I doubt anyone could have failed to notice that it snowed last week. And proper snow too, not just the flimsy stuff that melts after a day or so, but a good thick carpet that hangs around for ages. Steamworks, (once I could get there) looked quite well in it, even if Blyth Road bore a striking resemblance to the Monte Carlo Rally for a few days. Sadly I couldn’t find a set of Dawlish Snowstoppers that would fit my car.
The BVLR got the worst of it- it’s somewhere under there, you can track it roughly by the point levers sticking up. It put me in mind of the cartoons that Carl Giles used to draw whenever the country saw the slightest flurry of snow, trains, buses and cars all buried deep in arctic levels of snowfall. If I’d thought ahead, I could have constructed a miniature snowplough for the miniature railway, á la the evocative British Transport Commission film Snowdrift at Bleath Gill. Although I seem to remember reading somewhere when I was a child that it was only silly soft stuff, and thus couldn’t possibly stop a train.
It’s rather like Narnia, except on a budget and without any fawns.
The disadvantage of the snow, attractive as it was, was the plunging temperatures. Fortunately John R had turned the water off at the main before the cold snap, as I found all the plumbing frozen in the cabin on my return. It took sometime for the office to thaw out sufficiently for the taps to run, although I can confirm that coffee made with snow is indistinguishable from that made by more conventional means.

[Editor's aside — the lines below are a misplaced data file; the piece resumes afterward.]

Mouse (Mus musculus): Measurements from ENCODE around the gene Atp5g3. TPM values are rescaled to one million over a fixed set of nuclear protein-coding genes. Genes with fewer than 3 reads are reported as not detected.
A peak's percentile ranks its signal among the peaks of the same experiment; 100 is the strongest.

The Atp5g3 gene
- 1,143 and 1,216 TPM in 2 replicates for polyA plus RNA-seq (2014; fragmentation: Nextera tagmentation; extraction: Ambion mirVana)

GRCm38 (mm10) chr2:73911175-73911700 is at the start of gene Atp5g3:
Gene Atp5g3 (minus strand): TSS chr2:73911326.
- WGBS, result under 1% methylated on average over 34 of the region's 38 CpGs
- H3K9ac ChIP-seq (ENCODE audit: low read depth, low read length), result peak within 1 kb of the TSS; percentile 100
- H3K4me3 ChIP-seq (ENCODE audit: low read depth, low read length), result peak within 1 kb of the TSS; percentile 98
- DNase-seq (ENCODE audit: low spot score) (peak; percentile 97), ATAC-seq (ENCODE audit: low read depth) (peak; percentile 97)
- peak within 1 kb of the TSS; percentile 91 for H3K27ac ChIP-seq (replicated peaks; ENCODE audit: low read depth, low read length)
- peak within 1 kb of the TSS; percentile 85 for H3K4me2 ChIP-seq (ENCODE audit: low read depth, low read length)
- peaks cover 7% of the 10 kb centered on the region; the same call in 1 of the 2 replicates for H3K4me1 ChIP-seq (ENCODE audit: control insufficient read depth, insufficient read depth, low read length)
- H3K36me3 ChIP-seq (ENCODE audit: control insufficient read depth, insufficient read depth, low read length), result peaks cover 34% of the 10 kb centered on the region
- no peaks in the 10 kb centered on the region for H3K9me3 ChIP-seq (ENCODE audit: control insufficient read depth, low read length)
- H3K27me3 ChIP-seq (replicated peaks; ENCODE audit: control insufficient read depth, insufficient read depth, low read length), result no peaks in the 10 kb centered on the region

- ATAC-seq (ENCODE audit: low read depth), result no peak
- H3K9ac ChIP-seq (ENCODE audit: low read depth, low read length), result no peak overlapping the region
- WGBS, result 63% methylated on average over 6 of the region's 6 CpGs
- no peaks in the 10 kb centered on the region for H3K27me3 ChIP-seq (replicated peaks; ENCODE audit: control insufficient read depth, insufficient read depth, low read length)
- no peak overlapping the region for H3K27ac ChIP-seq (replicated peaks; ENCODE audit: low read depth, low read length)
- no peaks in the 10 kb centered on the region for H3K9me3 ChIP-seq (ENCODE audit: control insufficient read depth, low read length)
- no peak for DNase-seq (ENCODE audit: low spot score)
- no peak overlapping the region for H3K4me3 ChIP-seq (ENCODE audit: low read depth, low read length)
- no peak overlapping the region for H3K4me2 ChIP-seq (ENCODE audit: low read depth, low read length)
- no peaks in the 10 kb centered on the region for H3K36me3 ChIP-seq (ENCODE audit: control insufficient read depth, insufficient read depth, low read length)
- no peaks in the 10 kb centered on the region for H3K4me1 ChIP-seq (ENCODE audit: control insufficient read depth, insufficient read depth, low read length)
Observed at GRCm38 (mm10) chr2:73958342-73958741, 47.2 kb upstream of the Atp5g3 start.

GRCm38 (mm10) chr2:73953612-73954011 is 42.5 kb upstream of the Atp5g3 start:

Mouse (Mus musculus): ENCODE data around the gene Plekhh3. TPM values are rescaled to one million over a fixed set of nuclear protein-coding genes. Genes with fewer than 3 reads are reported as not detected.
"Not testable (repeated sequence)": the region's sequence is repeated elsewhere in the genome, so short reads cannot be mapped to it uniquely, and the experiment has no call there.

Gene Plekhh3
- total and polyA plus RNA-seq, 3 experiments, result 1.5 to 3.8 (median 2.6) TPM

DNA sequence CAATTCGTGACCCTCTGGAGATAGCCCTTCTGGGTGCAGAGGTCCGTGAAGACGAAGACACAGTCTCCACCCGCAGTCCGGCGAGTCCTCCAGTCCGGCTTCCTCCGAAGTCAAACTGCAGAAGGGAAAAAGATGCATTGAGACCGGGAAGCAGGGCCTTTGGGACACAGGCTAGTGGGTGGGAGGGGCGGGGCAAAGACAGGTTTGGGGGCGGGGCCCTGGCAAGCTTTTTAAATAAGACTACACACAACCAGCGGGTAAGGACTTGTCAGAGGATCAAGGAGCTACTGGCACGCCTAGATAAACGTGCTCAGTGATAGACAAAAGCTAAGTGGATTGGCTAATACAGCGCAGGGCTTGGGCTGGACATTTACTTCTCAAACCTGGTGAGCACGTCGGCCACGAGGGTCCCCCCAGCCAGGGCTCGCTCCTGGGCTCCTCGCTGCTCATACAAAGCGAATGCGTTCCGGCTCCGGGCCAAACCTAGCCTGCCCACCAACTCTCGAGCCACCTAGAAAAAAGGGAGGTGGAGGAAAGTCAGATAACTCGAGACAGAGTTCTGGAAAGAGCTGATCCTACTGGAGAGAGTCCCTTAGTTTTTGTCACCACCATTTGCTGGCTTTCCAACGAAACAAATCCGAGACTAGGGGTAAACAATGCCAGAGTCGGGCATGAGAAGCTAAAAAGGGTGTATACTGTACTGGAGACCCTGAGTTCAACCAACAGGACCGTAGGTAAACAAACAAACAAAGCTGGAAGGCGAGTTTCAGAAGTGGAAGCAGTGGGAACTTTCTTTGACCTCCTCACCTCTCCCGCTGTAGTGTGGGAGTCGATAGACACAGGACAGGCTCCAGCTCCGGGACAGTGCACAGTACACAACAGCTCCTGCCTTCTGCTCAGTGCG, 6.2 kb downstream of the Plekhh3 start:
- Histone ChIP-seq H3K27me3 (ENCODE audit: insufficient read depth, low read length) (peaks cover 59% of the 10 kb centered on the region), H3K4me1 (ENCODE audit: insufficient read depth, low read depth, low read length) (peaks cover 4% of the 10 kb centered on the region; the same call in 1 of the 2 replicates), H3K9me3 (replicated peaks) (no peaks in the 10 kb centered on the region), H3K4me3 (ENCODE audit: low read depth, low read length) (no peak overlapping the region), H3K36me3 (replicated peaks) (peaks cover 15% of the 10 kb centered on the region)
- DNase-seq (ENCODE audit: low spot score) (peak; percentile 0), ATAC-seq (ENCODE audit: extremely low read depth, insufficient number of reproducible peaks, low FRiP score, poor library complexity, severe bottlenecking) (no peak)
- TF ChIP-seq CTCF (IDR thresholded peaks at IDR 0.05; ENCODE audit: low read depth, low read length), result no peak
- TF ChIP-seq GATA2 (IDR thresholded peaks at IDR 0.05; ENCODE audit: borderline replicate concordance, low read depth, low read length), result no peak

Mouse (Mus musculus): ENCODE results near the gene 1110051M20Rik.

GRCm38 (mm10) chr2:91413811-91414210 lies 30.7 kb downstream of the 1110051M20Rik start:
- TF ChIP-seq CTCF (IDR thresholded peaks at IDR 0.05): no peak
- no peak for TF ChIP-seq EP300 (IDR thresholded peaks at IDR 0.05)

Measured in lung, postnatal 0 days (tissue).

In weather like that, there’s nothing like a good fire, and I think you’ll agree, the picture above is nothing like a good fire. It is, however, a small selection of good firebars, which is certainly a start. We are, of course, now talking about the replica of Blyth once more, and in the above photograph we see the trial fitting by North Bay Engineering of the new cast firebars in position over the ash pan, which in its turn is suspended beneath the firebox. This photograph will have been taken through the fire hole door, looking down towards the grate.
The reason the grate is made from separate bars in this way, rather than in one piece as one might find in a model or a domestic stove, is because the firebars are consumable items. So great are the temperatures involved, and so harsh the environment in which they exist, that these cast iron bars will, over time warp and even burn away, the ability to replace wasted bars where necessary thus being of great benefit. One factor we found when we switched from soft coal to anthracite for the 7 1/4” locos was that the greater available heat made it much easier to burn a hole in the grate.
North Bay have also been busy with the paintbrushes recently, and to judge from the above photograph, to excellent effect. What you can see above is the boiler with its new steel cladding sheets and bands installed and painted in the Great Eastern Railway blue that these locomotives carried for much of their working life, probably not entirely unconnected with the fact that the little Sharp, Stewart locomotives were sent to the GER works at Stratford for overhaul, where they must have cut a curious figure amongst the Claud Hamiltons and S69 (later to become L&NER B12s) of the Great Eastern.
And finally, we’ve been honoured by another visit from the (or at least, a) robin. The robins haven’t been very amenable during the winter, showing a frankly ungrateful streak which I feel does them no favours, but now they’ve got a hint of spring in their tiny nostrils they seem to be mellowing somewhat. Maureen Ridgway found this little fattie singing his head off on the fence this morning, and since I still have a soupçon of Food for Fattie Robins left over from last year, I thought I’d offer him some. Due formalities were observed, and all interested parties were satisfied.